In all criminal prosecutions, the accused shall enjoy the right to a speedy and public trial, by an impartial jury of the state and district wherein the crime shall have been committed, which district shall have been previously ascertained by law, and to be informed of the nature and cause of the accusation; to be confronted with the witnesses against him; to have compulsory process for obtaining witnesses in his favor, and to have the assistance of counsel for his defense.

This includes the right to:

  • A speedy trial – although there is no statutory right to a speedy trial in South Carolina, the courts will consider several factors to determine whether your right to a speedy trial has been violated including the length of the delay, the reason for the delay, the complexity of the case, whether the defendant was prejudiced by the delay, and whether the defendant asserted their right to a speedy trial,
  • A public trial – this means that the court cannot exclude the public from your court proceedings, including journalists, without good cause,
  • An “impartial jury” – this is a joke that is impossible to implement, but we do try through jury qualifications and voir dire,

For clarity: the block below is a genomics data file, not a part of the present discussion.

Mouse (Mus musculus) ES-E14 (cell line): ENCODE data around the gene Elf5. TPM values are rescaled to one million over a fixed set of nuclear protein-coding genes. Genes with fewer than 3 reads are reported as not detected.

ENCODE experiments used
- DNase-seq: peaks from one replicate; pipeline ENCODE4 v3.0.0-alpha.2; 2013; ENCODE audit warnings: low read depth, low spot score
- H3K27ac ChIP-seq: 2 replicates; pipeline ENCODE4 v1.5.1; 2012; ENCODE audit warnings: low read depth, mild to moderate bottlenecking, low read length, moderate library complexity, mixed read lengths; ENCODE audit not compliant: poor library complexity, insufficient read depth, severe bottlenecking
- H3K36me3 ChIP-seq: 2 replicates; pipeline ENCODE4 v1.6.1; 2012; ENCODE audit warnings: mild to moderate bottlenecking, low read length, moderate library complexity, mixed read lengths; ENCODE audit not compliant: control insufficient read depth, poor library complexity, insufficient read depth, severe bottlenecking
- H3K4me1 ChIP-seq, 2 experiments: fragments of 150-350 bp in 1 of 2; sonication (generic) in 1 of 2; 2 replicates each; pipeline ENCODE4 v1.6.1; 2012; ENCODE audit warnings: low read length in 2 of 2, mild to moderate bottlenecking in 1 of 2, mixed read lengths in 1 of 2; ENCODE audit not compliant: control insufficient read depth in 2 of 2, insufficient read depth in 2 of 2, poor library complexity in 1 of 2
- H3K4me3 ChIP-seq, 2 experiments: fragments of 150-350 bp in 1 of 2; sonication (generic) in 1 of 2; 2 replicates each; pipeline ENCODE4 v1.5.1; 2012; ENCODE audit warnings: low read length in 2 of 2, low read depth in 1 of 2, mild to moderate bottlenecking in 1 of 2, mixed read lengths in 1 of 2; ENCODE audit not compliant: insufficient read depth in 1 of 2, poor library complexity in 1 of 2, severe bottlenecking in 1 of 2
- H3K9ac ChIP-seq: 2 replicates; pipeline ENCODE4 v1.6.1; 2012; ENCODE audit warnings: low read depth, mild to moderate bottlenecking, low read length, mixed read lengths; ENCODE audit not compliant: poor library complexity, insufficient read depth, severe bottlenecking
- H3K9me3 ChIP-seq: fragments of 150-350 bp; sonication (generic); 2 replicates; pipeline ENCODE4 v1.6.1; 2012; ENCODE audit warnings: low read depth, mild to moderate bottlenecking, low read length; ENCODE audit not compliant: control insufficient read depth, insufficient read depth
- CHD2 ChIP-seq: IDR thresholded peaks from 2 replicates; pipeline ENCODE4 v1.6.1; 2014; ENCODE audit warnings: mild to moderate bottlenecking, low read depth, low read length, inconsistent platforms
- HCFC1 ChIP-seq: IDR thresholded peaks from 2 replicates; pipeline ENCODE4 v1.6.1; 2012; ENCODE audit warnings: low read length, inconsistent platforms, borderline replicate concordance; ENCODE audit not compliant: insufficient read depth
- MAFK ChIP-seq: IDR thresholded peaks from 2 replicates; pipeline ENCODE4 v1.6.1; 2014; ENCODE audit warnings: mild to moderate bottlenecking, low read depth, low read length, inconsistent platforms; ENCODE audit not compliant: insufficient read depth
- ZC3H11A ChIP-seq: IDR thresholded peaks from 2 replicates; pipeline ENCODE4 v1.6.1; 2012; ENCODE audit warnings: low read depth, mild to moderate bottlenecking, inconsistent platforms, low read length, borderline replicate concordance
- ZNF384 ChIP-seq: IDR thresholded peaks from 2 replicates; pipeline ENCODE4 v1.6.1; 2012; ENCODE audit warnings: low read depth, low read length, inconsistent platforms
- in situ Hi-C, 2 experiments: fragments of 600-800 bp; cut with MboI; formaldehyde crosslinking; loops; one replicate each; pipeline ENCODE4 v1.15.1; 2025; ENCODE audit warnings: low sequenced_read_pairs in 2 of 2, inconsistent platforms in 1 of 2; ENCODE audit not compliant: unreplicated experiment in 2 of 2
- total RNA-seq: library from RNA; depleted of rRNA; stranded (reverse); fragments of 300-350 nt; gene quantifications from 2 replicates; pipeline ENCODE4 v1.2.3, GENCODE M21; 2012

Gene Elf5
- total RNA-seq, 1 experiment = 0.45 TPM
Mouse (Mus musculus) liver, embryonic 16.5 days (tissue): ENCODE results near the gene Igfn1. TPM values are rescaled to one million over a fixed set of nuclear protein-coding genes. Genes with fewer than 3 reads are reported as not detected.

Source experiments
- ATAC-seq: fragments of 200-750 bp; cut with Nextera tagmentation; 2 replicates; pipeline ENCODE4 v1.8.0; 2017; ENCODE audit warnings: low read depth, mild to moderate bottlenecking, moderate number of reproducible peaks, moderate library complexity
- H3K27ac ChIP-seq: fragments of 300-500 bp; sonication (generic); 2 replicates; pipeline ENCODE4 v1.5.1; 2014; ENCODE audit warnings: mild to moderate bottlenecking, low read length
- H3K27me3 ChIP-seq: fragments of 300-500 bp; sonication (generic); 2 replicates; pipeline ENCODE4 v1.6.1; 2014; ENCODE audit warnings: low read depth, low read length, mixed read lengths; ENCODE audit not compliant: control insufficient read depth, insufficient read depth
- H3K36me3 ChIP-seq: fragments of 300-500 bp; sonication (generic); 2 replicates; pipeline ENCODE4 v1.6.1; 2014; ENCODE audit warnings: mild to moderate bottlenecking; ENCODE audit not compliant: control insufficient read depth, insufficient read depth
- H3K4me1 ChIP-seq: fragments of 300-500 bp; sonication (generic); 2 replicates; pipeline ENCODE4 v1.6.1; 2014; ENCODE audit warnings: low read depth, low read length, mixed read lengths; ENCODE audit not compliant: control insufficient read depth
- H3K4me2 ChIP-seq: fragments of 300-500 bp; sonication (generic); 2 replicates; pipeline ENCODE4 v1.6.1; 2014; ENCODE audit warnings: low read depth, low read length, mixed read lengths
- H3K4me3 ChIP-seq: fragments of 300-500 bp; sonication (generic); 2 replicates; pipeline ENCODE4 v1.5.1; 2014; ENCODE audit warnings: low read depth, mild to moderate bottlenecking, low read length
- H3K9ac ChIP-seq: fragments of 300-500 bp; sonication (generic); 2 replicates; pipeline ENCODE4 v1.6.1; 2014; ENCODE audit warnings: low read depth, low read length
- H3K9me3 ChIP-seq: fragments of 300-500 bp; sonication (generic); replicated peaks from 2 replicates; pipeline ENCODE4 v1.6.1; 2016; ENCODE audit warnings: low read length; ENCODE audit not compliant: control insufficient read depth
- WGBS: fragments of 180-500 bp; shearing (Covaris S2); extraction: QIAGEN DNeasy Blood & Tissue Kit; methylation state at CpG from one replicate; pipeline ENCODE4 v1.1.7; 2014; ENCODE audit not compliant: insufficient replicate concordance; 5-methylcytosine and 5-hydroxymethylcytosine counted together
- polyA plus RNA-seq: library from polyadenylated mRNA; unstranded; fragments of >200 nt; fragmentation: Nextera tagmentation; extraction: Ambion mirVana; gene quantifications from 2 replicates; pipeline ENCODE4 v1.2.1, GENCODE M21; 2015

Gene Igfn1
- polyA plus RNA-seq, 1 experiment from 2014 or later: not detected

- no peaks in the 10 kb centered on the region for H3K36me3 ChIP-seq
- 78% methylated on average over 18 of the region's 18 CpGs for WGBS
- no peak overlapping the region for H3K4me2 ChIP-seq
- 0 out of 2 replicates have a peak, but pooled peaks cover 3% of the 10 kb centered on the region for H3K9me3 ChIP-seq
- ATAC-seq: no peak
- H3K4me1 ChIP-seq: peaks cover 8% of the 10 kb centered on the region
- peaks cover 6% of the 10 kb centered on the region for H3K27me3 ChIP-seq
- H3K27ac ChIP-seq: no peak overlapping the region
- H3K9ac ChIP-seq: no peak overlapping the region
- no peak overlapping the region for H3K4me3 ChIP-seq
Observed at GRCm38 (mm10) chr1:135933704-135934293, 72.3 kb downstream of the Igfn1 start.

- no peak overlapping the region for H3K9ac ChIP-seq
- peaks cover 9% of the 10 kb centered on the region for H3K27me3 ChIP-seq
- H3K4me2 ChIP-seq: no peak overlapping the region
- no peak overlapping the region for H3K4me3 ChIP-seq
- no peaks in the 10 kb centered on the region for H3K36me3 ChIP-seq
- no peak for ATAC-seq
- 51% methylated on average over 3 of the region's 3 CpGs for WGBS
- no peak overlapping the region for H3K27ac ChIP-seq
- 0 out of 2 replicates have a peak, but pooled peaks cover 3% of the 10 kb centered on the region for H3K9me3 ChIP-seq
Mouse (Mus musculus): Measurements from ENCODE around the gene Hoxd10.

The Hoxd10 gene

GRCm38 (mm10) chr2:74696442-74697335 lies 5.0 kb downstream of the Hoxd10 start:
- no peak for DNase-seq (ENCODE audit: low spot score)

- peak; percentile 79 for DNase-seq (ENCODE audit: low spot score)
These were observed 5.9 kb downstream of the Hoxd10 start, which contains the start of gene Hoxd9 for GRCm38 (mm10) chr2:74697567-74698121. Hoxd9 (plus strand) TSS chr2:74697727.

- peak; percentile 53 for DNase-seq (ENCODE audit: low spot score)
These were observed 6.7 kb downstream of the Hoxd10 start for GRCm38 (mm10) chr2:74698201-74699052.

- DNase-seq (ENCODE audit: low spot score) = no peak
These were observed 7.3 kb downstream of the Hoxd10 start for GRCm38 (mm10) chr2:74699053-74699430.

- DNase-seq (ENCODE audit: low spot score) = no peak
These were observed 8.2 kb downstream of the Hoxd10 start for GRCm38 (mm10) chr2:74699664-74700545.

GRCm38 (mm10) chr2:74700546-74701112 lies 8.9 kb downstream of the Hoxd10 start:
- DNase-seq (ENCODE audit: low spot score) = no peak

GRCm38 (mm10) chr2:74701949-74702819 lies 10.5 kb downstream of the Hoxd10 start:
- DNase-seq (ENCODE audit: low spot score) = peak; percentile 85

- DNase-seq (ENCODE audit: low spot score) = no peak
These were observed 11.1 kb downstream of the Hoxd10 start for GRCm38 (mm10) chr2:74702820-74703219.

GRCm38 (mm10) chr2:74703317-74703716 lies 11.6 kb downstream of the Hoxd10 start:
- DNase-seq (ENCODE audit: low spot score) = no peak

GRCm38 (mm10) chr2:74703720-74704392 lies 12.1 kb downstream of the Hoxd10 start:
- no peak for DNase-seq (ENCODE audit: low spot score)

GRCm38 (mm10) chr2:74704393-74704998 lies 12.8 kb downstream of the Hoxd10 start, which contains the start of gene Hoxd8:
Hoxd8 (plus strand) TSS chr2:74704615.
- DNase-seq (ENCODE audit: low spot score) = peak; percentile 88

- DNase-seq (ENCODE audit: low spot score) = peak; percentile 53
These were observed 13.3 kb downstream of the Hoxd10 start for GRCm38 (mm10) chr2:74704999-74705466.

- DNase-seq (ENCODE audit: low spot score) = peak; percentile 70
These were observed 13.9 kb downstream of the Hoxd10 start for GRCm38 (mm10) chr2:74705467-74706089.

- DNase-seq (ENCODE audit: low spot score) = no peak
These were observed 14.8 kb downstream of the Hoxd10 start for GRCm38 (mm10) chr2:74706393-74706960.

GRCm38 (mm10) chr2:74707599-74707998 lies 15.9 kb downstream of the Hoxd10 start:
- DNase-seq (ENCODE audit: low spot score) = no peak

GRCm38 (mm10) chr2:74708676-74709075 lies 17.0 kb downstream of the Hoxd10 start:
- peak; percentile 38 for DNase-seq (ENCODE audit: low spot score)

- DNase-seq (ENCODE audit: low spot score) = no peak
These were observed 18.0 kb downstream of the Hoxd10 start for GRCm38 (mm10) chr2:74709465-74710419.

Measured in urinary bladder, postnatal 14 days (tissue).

• A jury drawn from the state and district where the crime was alleged to have been committed,
  • Be informed of the accusations against you,
  • Be “confronted” with the witnesses against you – this is interpreted as you have the right to require the witnesses to testify in court and to cross-examine the witnesses against you,
  • Subpoena (with the assistance of the court) witnesses who will testify on your behalf, and
  • A defense attorney – interpreted as the right to effective assistance of counsel at all critical stages of a criminal case.

Eighth Amendment

The Eighth Amendment, in part, deals with punishment:

Excessive bail shall not be required, nor excessive fines imposed, nor cruel and unusual punishments inflicted.

It is supposed to prevent the government from:

  • Keeping people in jail pretrial by setting high bail that they cannot pay,
  • Using fines from criminal cases (like traffic offenses and speeding tickets) to fund government operations, or
  • Imposing “cruel or unusual” punishment.

Fourteenth Amendment

The first ten amendments to the federal Constitution are the Bill of Rights. There are more, though, and they are also important.

For example, the Fourteenth Amendment provides a second Due Process Clause, “nor shall any state deprive any person of life, liberty, or property without due process of law,” that makes it clear that the Bill of Rights applies to the individual states as well as the federal government’s actions.

Got Axelrod?

Know your constitutional rights and how the courts will interpret them – before you get pulled over or interrogated by police.

If you have been charged with a crime in SC, if you have been convicted of a crime and need help filing your appeal, or if you won an appeal and need help retrying your case, call now at 843-353-3449 or email us online to speak with a criminal defense lawyer on the Axelrod team today.